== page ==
In stochastic gradient descent, the true gradient is approximated by gradient at each single example.

As the algorithm sweeps through the training set, it performs the above update for each training example. Several passes can be made over the training set until the algorithm converges, if this is done, the data can be shuffled for each pass to prevent cycles.

Obviously it is faster than normal gradient descent, cause we don’t have to compute cost function over the entire data set in each iteration in case of stochastic gradinet descent.

stochasticGradientDescent in AD:

This is my implementation of Stochastic Gradient Descent in AD library, you can get it from my fork of AD.

Its type signature is

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stochasticGradientDescent :: (Traversable f, Fractional a, Ord a)
=> (forall s. Reifies s Tape => f (Scalar a) -> f (Reverse s a) -> Reverse s a)
-> [f (Scalar a)]
-> f a
-> [f a]

Its arguments are:

errorSingle :: (forall s. Reifies s Tape => f (Scalar a) -> f (Reverse s a) -> Reverse s a) function, that computes error in a single training sample given theta

Entire training data, you should be able to map the above errorSingle function over the training data.

and initial Theta

Example:

Here is the sample data I’m running stochasticGradientDescent on.

Its just 97 rows of samples with two columns, first column is y and the other is x

Below is our error function, a simple squared loss error function. You can introduce regularization here if you want.

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errorSingle ::
forall a. (Floating a, Mode a)
=> [Scalar a]
-> [a]
-> a
errorSingle d0 theta = sqhalf $ costSingle (tail d0) theta - auto ( head d0)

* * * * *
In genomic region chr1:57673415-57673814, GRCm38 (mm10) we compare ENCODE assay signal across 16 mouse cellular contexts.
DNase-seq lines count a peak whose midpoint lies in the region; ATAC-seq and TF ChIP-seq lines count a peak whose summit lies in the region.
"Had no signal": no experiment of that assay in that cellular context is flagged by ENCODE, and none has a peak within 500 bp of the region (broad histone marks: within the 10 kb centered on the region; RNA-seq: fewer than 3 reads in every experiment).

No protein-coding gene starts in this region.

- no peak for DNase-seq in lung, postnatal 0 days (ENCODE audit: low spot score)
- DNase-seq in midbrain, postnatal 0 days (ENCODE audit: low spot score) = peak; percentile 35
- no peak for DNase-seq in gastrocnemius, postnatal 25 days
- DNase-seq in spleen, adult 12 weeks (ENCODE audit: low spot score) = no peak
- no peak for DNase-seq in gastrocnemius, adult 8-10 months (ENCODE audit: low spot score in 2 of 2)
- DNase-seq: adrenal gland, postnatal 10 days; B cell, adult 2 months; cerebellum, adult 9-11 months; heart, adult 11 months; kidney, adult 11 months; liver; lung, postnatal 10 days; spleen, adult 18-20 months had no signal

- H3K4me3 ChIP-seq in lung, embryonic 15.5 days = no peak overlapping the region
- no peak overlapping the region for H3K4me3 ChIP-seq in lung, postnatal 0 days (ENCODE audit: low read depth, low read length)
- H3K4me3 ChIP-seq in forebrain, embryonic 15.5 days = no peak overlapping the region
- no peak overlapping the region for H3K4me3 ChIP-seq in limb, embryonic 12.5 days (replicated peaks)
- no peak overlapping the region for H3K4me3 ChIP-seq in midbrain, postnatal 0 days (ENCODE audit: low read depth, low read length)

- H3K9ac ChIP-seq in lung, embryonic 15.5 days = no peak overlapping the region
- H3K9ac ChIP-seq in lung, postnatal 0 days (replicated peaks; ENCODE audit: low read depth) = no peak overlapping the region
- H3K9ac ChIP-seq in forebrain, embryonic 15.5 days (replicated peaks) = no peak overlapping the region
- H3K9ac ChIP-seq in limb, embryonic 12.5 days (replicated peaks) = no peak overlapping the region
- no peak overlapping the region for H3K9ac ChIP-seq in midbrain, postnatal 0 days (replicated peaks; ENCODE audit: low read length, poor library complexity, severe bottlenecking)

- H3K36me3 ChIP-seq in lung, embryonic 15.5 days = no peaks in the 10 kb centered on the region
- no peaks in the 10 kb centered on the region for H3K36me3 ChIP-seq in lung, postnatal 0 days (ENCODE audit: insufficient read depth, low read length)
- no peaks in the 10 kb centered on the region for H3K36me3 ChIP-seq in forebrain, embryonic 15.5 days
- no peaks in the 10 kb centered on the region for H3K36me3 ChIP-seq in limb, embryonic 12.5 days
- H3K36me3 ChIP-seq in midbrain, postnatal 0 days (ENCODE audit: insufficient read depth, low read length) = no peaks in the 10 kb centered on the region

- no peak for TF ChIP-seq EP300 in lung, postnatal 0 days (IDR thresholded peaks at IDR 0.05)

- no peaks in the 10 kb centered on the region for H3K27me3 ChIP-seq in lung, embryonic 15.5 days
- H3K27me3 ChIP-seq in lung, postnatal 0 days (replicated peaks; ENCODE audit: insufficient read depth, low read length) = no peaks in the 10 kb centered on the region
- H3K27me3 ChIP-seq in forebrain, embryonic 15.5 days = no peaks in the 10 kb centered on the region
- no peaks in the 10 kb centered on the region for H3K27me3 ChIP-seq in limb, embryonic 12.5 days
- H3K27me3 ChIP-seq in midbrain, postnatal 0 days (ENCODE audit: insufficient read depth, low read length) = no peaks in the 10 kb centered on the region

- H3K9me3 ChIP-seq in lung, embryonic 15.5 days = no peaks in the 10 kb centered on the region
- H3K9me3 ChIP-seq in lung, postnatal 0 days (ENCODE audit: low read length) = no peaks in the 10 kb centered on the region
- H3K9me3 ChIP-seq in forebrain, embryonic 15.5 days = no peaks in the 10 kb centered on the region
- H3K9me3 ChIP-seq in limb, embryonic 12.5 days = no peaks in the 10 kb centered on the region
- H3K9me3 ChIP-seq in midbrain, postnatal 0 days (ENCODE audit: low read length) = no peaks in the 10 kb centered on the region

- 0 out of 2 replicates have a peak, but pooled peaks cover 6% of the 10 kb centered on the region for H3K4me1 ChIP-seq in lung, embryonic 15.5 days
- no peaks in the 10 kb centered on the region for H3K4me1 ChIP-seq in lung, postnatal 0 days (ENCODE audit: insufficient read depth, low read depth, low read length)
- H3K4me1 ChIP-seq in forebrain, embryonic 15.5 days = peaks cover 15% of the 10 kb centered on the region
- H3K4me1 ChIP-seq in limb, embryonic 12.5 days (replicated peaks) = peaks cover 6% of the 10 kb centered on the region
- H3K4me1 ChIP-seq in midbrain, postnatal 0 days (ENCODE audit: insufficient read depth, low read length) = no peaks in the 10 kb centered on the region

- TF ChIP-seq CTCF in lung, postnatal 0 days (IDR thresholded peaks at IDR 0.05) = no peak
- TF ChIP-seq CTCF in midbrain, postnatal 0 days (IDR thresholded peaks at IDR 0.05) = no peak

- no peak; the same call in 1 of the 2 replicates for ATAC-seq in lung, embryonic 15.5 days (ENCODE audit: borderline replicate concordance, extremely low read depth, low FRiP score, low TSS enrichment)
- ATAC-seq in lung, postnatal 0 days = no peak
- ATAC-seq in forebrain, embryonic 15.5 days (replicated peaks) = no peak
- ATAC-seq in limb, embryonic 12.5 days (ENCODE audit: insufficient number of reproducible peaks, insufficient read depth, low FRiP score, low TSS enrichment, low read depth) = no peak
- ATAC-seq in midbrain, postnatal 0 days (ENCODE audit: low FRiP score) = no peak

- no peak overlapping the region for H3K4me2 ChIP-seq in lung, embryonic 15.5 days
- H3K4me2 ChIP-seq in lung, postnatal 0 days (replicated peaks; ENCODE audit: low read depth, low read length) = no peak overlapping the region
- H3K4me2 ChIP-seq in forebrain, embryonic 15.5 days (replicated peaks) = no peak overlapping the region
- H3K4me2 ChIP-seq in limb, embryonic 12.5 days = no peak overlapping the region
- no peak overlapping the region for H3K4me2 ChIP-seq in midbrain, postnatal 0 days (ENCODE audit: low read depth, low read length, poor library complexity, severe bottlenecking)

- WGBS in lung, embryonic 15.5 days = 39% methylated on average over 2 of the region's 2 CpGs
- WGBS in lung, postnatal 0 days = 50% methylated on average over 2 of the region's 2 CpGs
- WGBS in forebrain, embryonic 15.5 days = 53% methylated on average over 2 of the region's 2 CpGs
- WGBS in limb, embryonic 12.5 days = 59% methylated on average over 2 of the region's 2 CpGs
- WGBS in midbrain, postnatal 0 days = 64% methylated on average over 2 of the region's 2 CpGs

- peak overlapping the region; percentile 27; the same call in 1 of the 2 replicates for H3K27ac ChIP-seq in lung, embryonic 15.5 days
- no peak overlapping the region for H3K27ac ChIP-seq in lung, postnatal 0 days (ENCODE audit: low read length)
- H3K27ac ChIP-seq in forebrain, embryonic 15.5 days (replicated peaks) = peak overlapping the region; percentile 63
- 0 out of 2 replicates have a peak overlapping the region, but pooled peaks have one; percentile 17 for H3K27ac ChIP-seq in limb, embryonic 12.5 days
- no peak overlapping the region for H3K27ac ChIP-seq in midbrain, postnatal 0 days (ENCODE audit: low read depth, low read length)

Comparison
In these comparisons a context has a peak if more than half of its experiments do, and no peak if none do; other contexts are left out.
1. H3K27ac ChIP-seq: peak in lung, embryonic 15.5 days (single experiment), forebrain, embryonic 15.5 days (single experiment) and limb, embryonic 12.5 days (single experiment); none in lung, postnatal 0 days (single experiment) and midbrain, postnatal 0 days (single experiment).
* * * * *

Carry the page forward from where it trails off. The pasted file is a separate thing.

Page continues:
where
sqhalf t = (t**2)/2
costSingle x' theta' = constant + sum (zipWith (*) coeff autox')
where
constant = head theta'
autox' = map auto x'
coeff = tail theta'

> import csv
> import numpy as np
> from sklearn import linear_model
> f = open('exampledata.txt', 'r')
> fcsv = csv.reader(f)
> d = []
> try:
> while True:
> d.append(fcsv.next())
> except:
> pass
> f.close()
> for i in range(len(d)):
> for j in range(2):
> d[i][j] = float(d[i][j])
> x = []
> y = []
> for i in range(len(d)):
> x.append(d[i][1:])
> y.append(d[i][0])
# initial learning rate eta0 = 0.001
# learning rate is constant
# regularization parameter alpha = 0.0, as we ignored reqularization
# loss function = squared_loss
# n_iter or epoch, how many times does the algorithm pass our training data.
> reg = linear_model.SGDRegressor(alpha=0.0, eta0=0.001, loss='squared_loss',n_iter=1, learning_rate='constant' )
# start training with initial theta of 0, 0
> sgd = reg.fit(x,y, coef_init=[0], intercept_init=[0])
> print [sgd.intercept_, sgd.coef_]
[array([ 0.29815173]), array([ 1.20270826])]

The only restriction we have in our implementation of stochasticGradientDescent is that we set the learning rate a default value of 0.001 and is a constant through out the algorithm.

The rest of the things like the sort of regulariztion, regularization parameter, loss function we are using, we can specify in errorSingle.

Results:

So when n_iter = 1, went through the entire data set once, so we must check 97th theta from our regression result from AD.
Similarly n_iter = 2 implies 97*2 iteration in our implementation, and etc.,